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The movie covers a rather long span of time (60 years, at the very least) and thus, as Boorman put it, focuses on the story rather than on the characters. It can thus roughly be divided into five partially overlapping parts: the first part follows Uther Pendragon, the second follows Arthur, the third follows Lancelot, the fourth follows Perceval, and the last goes back to Arthur.
The source material (mostly Malory's Morte Darthur) is treated in a very syncretist kind of way, merging many characters, events and elements. This arguably allows the movie to display many more Arthurian motifs than would have been possible to show in a two-hour movie by staying truer to the original story, all while cleverly avoiding the Compressed Adaptation effect.
Adaptation Distillation: The film sometimes takes liberties with the original legend (many of these alterations became canon in popular culture, and have later been re-used in other Arthurian movies), and as already mentioned, merges together many characters and elements of the Arthurian tales, most notably:
Arthur: I was not born to live a man's life, but to be the stuff of future memory.
Bed Trick: Used twice — but magic is involved in both cases.
Bilingual Bonus: The Charm of Making is Old Irish for "serpent's breath, charm of death and life, thy omen of making".
Bittersweet Ending: almost every major character is dead by the end of the movie. But the Land has been replenished, and England (and the world) has a Legend built on the heroics of King Arthur and his knights.
Breast Plate: Morgana's armor, which looks like a sheet-iron corset with nothing under it.
Interplay of Sex and Violence: Truces and friendships are broken, wars and plagues are started because of sex. The slow death of the Duke of Cornwall, impaled on a row of spears, interspersed with the scene of Uther, disguised as Cornwall, having sex with Igraine, is quite iconic.
Knight in Shining Armor: Averted at the beginning of the movie, where the armors are more dark and matte than shiny, then played straight after the first encounter with Lancelot, but they do get rusty later.
Another facet of the Fisher King aspect. The better Arthur's doing, the shinier the armor.
No Indoor Voice: Pretty much everyone in the entire movie. Justified since they spend a tiny portion of their time indoors.
Offscreen Teleportation: Merlin — justified, given his nature, and also subverted in a scene where we see him walking toward the camera, from a distant background, while other characters talk in the foreground, having not noticed him. He reaches them just as one of them asks "And who is Merlin?"; he also does onscreen teleportations.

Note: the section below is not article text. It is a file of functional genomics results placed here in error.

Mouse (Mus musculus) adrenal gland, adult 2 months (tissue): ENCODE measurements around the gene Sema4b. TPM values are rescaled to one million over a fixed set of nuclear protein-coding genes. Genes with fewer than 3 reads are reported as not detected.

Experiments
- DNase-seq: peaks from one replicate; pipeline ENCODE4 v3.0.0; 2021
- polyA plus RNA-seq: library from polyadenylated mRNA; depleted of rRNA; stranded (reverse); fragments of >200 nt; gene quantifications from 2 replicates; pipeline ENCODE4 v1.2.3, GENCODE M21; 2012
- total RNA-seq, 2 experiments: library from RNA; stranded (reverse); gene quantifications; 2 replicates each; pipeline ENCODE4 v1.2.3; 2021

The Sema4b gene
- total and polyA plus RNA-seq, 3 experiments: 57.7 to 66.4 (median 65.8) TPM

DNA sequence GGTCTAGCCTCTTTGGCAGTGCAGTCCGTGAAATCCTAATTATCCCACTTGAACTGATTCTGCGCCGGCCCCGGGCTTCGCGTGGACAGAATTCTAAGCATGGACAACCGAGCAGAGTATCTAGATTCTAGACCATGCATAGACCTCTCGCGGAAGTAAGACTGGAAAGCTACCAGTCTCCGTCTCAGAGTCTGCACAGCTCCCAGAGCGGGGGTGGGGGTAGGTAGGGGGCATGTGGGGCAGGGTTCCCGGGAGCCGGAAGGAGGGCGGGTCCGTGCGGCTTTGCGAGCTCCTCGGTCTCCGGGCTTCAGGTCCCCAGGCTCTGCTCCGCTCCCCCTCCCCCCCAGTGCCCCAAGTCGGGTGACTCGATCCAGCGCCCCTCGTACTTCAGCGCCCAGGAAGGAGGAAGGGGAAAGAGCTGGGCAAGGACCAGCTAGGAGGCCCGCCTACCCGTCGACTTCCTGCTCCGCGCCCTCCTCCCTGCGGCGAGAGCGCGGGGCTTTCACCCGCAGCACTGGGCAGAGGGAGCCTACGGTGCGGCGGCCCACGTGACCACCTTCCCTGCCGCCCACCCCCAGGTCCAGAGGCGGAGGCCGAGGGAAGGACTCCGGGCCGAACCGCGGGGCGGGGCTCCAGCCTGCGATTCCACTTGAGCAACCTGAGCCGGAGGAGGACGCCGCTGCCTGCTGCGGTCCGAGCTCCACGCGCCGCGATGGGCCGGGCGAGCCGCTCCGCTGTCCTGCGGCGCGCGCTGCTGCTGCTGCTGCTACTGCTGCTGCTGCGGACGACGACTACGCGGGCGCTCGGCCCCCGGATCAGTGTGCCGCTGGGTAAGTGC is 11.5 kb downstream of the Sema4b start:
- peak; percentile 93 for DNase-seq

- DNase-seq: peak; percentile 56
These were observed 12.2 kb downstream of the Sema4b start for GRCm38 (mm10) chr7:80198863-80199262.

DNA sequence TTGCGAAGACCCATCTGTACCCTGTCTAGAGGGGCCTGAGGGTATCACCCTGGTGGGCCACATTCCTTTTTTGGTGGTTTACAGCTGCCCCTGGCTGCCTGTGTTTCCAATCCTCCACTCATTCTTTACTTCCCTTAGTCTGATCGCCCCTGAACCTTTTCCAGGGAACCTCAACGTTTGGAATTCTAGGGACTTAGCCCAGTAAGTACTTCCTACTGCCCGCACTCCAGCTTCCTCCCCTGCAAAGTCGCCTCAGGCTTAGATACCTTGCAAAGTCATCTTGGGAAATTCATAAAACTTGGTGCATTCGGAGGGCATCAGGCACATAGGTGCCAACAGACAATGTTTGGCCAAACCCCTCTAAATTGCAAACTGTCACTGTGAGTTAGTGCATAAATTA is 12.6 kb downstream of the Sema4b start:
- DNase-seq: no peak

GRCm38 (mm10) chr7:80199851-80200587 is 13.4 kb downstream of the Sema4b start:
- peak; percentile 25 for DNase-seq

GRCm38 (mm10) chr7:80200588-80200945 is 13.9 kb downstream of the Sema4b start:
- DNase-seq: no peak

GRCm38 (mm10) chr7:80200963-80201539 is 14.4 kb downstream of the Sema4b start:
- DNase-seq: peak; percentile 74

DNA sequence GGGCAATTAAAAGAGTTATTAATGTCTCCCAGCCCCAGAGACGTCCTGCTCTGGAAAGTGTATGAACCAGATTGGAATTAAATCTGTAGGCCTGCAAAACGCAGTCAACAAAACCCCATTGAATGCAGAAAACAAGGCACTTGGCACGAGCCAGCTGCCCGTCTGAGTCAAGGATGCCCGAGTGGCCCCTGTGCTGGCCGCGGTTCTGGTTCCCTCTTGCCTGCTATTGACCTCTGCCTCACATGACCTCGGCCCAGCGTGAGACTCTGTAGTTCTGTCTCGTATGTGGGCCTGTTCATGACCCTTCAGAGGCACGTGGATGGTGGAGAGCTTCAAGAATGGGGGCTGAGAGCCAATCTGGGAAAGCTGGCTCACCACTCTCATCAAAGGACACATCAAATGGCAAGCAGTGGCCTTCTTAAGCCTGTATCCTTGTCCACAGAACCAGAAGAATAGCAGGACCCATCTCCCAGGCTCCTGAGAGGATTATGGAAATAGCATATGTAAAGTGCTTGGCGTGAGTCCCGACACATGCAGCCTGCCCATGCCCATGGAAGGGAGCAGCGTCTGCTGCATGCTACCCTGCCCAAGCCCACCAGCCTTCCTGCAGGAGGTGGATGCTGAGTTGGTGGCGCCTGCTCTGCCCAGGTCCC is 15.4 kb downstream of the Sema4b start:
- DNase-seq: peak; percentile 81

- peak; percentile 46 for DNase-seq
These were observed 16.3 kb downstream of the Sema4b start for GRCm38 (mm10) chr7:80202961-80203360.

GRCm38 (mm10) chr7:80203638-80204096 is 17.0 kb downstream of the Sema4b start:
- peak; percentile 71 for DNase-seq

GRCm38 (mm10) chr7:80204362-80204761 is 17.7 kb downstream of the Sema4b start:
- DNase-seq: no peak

Shout-Out: Several, notably (and surprisingly) to Star Wars(just watch the first sequence between Arthur and Merlin in the woods, or the fight between Lancelot and his Enemy Without), and (less surprisingly) to The Lord of the Rings (as Boorman's original project was indeed to adapt the later, before he switched to Arthurian myths:
Arthur: Merlin. Your wisdom has forged this ring. Hereafter, so that we remember our bonds, we shall always come together in a circle to hear and tell of deeds good and brave. I will build a round table where this fellowship shall meet.
Sociopathic Hero: Uther, arguably — subverted in that he eventually admits that he is tired of wars and battles.
Soundtrack Dissonance: The lyrics to O Fortuna are about how fate is capricious and thus cruel, but the song is treated as something far more uplifting.
Stealth Hi Bye: Both played straight and subverted with Merlin. In one scene the audience sees Merlin approaching but the characters don't, and when Arthur says, "Who is Merlin?", previously-unnoticed Merlin steps up and says, "I am Merlin." In a later scene Merlin says, "The time has come for me to go," then turns to leave. Normally one would expect Merlin to just vanish, but Arthur instead starts following him and asks where he's going.
The subversion happens when Arthur storms into a castle which is already being stormed, precisely in order to stop said storming.
Suspiciously Apropos Music: The recurring music illustrating the impossible love between Lancelot and Guinevere is Richard Wagner's Prelude to Tristan und Isolde; Perceval finds the Grail while Wagner's Parsifal Overture is playing; and Siegfried's Funeral March (by Wagner) plays while Arthur is transported to Avalon.
"It is everywhere. It is everything. Its scales glisten in the bark of trees. Its roar is heard in the wind. And its forked tongue strikes like... *lightning strikes* like lightning... yes, that's it!"